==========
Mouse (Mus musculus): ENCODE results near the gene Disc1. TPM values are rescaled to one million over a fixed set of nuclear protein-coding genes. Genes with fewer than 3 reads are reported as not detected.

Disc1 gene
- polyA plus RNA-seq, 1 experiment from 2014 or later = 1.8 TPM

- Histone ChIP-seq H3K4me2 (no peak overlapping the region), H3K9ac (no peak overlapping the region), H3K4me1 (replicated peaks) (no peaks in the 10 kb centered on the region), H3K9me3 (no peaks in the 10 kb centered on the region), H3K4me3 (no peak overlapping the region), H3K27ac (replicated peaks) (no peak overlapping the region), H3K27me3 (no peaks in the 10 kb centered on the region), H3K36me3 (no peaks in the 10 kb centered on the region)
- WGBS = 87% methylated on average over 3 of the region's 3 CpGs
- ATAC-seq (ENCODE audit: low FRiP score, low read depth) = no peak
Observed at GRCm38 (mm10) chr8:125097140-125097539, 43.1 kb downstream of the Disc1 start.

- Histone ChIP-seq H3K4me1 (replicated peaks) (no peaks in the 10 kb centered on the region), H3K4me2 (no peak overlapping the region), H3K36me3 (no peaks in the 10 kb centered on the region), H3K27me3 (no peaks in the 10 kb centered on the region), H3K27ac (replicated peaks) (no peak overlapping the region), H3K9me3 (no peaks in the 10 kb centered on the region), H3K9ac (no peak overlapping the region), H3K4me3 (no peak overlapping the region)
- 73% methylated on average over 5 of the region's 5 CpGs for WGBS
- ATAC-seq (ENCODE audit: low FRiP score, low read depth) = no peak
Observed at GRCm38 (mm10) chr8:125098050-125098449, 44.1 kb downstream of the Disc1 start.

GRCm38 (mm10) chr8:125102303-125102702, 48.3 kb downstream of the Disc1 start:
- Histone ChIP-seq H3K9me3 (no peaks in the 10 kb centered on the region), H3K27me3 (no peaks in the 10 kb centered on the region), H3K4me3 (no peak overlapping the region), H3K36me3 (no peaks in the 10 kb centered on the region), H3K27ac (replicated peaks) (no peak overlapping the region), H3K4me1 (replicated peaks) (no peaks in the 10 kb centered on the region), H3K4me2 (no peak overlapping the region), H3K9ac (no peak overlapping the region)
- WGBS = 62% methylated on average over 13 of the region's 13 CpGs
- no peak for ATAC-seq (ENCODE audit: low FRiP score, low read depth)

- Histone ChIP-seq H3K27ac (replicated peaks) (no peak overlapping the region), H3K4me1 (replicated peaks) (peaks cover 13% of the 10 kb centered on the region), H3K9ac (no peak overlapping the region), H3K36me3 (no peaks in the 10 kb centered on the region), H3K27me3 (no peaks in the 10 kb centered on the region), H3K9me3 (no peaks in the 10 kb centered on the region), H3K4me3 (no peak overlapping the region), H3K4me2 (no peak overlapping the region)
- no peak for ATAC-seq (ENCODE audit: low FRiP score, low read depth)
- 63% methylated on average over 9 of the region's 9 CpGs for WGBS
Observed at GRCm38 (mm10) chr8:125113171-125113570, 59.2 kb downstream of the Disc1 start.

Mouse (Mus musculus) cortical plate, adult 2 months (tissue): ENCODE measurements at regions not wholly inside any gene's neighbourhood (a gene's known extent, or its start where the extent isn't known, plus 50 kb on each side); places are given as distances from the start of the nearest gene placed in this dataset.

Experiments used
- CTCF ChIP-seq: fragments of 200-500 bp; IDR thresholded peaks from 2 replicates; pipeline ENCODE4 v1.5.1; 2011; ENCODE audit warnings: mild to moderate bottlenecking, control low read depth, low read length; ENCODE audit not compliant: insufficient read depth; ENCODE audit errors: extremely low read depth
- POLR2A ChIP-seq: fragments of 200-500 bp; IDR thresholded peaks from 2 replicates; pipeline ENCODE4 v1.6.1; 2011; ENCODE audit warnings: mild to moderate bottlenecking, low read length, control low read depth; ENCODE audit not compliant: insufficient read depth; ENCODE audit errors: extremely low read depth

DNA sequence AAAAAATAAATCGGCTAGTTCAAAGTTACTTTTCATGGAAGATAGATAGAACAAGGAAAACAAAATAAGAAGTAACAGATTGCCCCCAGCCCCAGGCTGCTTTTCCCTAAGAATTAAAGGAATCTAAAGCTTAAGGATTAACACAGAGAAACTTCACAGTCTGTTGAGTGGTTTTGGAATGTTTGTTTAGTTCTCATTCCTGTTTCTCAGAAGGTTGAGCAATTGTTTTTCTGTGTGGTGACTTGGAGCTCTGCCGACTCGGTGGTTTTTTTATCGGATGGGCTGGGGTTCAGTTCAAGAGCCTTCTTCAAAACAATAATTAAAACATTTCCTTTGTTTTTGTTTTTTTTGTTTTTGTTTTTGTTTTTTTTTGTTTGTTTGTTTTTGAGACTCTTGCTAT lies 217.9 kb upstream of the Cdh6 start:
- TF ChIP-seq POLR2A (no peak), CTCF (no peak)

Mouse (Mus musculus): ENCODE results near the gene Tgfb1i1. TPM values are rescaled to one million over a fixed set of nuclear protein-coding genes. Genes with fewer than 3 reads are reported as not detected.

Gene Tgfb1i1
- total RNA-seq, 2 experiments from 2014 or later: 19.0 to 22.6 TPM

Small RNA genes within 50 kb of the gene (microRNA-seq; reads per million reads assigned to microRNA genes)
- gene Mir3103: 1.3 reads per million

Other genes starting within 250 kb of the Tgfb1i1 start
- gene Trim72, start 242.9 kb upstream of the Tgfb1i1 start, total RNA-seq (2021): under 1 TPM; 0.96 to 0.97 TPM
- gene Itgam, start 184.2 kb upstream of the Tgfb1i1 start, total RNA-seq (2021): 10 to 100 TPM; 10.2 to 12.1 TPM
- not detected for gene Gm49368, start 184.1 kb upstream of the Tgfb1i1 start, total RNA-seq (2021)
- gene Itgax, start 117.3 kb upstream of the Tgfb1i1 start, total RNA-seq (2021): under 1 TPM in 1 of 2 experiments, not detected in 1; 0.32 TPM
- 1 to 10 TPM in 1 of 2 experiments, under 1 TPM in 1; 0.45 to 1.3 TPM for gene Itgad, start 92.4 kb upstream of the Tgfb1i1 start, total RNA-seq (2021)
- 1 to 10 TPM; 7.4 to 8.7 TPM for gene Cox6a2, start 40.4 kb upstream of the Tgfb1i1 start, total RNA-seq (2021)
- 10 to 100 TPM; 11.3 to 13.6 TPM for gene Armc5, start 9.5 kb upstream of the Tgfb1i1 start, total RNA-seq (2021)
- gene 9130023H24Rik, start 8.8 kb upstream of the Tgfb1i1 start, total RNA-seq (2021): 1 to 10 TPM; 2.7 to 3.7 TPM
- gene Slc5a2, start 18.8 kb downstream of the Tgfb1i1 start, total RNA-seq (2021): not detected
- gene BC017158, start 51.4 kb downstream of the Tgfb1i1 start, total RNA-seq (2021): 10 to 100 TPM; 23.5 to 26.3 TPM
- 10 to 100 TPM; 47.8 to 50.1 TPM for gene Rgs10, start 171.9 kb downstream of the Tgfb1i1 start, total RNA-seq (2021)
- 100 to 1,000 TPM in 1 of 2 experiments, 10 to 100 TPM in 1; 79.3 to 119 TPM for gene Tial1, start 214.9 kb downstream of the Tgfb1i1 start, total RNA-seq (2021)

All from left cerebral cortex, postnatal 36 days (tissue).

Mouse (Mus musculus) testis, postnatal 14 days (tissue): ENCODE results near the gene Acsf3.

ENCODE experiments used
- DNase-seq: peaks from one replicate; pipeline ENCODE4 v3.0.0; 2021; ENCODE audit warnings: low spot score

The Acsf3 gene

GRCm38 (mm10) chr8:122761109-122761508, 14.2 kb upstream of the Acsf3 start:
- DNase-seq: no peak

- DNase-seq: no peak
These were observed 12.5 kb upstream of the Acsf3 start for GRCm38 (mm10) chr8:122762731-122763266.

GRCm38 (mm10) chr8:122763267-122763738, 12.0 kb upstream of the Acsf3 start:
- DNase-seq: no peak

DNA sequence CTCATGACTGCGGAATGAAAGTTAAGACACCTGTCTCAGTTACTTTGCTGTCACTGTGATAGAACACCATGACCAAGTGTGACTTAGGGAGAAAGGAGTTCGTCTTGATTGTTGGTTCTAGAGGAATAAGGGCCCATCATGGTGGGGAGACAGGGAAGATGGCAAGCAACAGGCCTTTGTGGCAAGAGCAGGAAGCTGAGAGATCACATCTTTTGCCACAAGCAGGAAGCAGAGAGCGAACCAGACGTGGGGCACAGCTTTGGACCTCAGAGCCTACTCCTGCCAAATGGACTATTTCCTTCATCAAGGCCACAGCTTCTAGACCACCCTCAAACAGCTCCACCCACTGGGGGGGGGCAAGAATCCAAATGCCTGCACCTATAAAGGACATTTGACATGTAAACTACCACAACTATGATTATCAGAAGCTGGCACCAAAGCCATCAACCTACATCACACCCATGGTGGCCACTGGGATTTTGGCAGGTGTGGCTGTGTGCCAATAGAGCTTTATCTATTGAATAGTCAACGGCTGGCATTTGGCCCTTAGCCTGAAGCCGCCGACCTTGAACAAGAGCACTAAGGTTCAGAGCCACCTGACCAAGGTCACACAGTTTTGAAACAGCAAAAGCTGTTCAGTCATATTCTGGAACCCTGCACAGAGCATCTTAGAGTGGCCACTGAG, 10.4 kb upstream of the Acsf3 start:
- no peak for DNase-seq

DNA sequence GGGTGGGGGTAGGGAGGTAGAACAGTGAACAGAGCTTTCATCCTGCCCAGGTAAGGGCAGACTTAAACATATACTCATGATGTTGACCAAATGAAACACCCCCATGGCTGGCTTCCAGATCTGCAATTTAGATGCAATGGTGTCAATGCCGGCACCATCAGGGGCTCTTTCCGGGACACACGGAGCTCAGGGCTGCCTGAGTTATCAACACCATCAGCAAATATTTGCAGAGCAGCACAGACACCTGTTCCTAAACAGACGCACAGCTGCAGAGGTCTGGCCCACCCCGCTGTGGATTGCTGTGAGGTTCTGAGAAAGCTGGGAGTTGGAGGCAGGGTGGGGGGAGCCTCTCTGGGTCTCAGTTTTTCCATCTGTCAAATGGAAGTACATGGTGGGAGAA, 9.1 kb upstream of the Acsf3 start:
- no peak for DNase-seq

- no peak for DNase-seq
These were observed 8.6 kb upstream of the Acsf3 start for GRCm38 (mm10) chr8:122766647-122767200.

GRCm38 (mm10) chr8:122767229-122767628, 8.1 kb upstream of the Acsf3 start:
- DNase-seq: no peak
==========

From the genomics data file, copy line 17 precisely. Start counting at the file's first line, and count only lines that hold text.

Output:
- no peak for ATAC-seq (ENCODE audit: low FRiP score, low read depth)